Housing costs top issue for Floridians, support high for recreational marijuana, abortion amendments: UNF poll

A new statewide poll found that the cost of housing is the most important problem facing Florida right now.

The poll from the University of North Florida’s Public Opinion Research Lab (PORL) found 26% of the more than 700 registered voters asked said affordable housing was a top issue, followed by the economy, jobs and inflation with 25%.

READ: Full results of UNF PORL poll

Home prices in Florida have increased 42% since 2019, according to Realtor.com. That is causing some to look for less expensive options in states like Tennessee, the Carolinas or just across the border in Georgia.

When it comes to housing costs, the “Live Local Act” took effect in July. It gives incentives for private investment into affordable housing, creates tax exemptions for developments that put at least 70 units aside for affordable housing and prevents local rent control.

RELATED: Gov. DeSantis signs bill aimed at addressing affordable housing crisis in Florida

Education and immigration are tied for the third most important problem, with 9% each.

Respondents were also asked about what many are calling a property insurance crisis happening in the state.

RELATED: Northeast Florida home prices remain historically unaffordable; housing market sees major seasonal slowdown: report

When it comes to who they think is responsible for the issue, 33% said they believe insurance companies bear the greatest responsibility, followed by individuals and lawyers defrauding or exploiting insurance companies in a distant second place with 15%. Gov. Ron DeSantis and an increase in natural disasters each garnered 13%. Twelve percent indicated the Florida Legislature is to blame.

“In the last year, housing costs, and now property insurance, have emerged as pressing issues to Floridians,” PORL faculty director and professor of political science Dr. Michael Binder said in a news release. “Insurance companies are most responsible in the minds of these Florida voters, but there seems to be plenty of blame to go around.”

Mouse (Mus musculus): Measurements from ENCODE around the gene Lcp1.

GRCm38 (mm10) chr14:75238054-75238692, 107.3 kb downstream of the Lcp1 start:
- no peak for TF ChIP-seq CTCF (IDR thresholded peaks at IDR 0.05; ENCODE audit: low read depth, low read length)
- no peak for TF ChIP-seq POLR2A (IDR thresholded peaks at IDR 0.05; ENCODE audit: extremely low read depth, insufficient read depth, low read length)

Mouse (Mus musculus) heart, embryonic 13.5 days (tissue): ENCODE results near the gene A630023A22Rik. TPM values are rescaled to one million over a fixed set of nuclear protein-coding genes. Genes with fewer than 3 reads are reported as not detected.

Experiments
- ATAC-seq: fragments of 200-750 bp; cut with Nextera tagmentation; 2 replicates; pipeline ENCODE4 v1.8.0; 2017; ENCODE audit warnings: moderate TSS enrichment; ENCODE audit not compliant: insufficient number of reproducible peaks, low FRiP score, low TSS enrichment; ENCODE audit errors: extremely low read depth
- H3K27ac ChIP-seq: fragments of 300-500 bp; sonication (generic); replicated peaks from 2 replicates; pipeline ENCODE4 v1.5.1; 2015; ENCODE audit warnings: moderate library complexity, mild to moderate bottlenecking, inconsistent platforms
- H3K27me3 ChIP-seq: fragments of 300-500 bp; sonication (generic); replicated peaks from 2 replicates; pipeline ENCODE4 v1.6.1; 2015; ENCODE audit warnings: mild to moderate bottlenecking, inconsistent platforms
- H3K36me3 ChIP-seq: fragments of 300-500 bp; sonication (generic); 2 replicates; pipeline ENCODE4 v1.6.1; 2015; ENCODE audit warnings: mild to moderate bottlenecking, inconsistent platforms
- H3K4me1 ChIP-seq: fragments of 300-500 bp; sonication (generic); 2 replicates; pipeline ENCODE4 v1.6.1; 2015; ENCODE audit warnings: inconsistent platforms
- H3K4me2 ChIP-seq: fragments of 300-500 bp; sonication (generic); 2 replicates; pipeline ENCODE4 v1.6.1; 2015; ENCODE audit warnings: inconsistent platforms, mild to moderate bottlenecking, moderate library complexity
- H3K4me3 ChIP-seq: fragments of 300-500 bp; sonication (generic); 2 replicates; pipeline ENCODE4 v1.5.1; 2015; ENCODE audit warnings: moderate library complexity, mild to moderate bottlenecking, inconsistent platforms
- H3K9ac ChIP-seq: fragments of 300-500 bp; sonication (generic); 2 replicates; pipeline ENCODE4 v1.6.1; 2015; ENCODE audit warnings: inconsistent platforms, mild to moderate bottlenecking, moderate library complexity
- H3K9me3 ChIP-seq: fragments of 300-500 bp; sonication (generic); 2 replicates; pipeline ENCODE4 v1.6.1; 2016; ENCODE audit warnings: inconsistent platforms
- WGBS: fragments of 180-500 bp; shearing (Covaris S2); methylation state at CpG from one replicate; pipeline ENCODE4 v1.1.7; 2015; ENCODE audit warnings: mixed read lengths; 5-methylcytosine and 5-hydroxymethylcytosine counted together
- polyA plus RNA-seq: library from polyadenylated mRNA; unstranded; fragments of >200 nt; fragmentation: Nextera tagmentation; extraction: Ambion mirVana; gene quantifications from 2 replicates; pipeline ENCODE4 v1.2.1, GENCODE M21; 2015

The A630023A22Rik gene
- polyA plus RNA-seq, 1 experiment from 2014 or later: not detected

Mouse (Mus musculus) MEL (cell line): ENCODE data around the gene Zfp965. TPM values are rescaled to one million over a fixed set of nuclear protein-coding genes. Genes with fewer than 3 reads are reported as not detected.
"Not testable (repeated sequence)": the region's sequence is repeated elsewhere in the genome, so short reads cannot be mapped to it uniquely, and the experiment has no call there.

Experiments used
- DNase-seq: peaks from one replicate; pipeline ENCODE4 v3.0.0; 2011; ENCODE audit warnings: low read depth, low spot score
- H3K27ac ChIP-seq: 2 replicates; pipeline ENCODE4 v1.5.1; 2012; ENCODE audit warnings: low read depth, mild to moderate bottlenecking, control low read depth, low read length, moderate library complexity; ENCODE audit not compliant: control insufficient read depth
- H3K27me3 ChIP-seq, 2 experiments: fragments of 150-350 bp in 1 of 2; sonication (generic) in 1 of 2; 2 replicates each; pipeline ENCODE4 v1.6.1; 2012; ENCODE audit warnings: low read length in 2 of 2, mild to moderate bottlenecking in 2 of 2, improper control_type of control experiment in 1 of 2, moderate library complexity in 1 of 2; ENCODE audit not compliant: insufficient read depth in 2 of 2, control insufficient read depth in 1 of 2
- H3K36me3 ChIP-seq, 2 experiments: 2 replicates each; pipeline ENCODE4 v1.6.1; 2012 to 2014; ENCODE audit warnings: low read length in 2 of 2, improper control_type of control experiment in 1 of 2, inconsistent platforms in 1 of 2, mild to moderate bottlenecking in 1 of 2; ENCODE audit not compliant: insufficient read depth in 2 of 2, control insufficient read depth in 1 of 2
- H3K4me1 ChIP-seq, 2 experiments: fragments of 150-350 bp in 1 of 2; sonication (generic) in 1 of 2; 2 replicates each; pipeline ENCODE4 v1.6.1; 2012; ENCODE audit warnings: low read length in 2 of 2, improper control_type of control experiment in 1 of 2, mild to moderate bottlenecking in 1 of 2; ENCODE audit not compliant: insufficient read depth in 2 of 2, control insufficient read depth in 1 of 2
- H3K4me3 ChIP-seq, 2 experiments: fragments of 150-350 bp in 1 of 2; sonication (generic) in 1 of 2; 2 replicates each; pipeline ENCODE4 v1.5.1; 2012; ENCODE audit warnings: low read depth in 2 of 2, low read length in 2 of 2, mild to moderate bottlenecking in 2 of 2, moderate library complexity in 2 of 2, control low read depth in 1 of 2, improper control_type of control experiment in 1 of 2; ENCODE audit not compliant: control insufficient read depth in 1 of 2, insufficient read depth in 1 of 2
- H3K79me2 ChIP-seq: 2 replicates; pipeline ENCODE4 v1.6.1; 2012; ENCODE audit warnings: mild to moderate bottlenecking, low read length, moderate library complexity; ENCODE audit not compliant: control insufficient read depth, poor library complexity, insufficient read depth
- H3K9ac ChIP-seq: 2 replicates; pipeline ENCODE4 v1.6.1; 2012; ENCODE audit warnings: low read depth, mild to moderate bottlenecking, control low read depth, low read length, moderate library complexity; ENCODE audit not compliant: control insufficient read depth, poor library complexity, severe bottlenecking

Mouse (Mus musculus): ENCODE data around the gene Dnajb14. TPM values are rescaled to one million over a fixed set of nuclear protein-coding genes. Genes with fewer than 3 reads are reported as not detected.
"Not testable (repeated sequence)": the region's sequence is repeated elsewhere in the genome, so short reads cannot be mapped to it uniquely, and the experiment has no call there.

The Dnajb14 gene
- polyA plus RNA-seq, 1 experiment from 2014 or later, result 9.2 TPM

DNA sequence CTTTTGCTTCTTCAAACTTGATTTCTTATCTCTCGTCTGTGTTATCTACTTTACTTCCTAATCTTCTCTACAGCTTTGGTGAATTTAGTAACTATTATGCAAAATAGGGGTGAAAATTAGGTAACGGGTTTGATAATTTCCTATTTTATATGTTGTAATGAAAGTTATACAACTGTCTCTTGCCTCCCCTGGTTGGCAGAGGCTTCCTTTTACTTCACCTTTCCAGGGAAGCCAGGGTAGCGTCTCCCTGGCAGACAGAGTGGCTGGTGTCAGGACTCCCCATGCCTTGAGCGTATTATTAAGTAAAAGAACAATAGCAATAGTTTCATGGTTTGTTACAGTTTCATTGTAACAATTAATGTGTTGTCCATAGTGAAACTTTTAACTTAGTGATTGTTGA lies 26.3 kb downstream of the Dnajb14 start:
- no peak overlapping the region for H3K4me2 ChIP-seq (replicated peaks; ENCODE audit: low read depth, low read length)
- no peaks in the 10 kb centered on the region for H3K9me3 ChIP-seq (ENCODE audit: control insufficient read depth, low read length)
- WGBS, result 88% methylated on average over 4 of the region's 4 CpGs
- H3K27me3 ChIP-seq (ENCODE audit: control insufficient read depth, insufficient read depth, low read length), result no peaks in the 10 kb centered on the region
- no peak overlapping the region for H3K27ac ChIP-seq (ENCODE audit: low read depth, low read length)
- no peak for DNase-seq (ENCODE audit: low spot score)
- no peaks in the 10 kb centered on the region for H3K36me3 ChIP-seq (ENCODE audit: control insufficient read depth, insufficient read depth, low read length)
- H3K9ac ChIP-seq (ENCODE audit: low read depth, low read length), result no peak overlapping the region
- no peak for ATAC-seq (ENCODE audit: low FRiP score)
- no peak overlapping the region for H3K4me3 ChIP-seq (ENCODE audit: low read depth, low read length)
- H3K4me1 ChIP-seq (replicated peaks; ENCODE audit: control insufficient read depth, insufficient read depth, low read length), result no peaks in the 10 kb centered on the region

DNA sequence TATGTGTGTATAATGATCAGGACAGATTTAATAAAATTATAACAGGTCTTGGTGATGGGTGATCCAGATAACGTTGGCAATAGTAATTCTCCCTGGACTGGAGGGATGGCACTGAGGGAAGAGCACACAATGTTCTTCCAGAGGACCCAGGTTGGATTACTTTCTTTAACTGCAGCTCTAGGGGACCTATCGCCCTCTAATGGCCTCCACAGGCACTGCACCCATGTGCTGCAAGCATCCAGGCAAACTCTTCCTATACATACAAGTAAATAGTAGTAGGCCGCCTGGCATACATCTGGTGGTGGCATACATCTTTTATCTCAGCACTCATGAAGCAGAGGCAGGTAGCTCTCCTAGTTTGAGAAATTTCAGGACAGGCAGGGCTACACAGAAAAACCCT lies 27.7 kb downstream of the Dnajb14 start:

The UNF PORL also asked registered voters if they would vote yes or no on a proposed amendment to the Florida State Constitution which prohibits any law banning abortion before viability or to protect the life of the patient. In response, 62% said they would vote yes on the measure if it appears on the 2024 ballot, while 29% said they would vote no.

“If this amendment does make it on the ballot, initiatives like this one need a supermajority of 60% in order to pass, and it looks like the proposed abortion amendment is right at that threshold among these respondents,” Binder said. “Even among registered Republicans, 53% would vote to protect abortion rights in Florida, with just 39% voting no.”

Respondents were also asked if they would vote yes or no on another proposed state constitutional amendment that would allow adults in Florida to purchase and possess small amounts of marijuana for personal use. Sixty-seven percent of respondents said they would vote yes, with 28% indicating a vote of no. In the spring of 2023, 70% of respondents said they would support recreational marijuana in Florida, either strongly or somewhat, and 76% said they supported it in the spring of 2022.

MORE: Could Florida be next state to legalize recreational marijuana? Supporters want you to decide

“Unlike previous surveys when we simply asked if folks support or oppose legalization of recreational marijuana, this time we gave respondents the specifics of this proposed amendment,” Binder said. “Yet again, it looks like it has a good chance of passing, if the measure makes it through the courts, and that is a very big ‘if.’”

Both of the potential amendments are already being challenged by Florida Attorney General Ashley Moody. Earlier this month, Moody filed a 50-page brief to the state’s Supreme Court arguing that the language in the abortion amendment is misleading.

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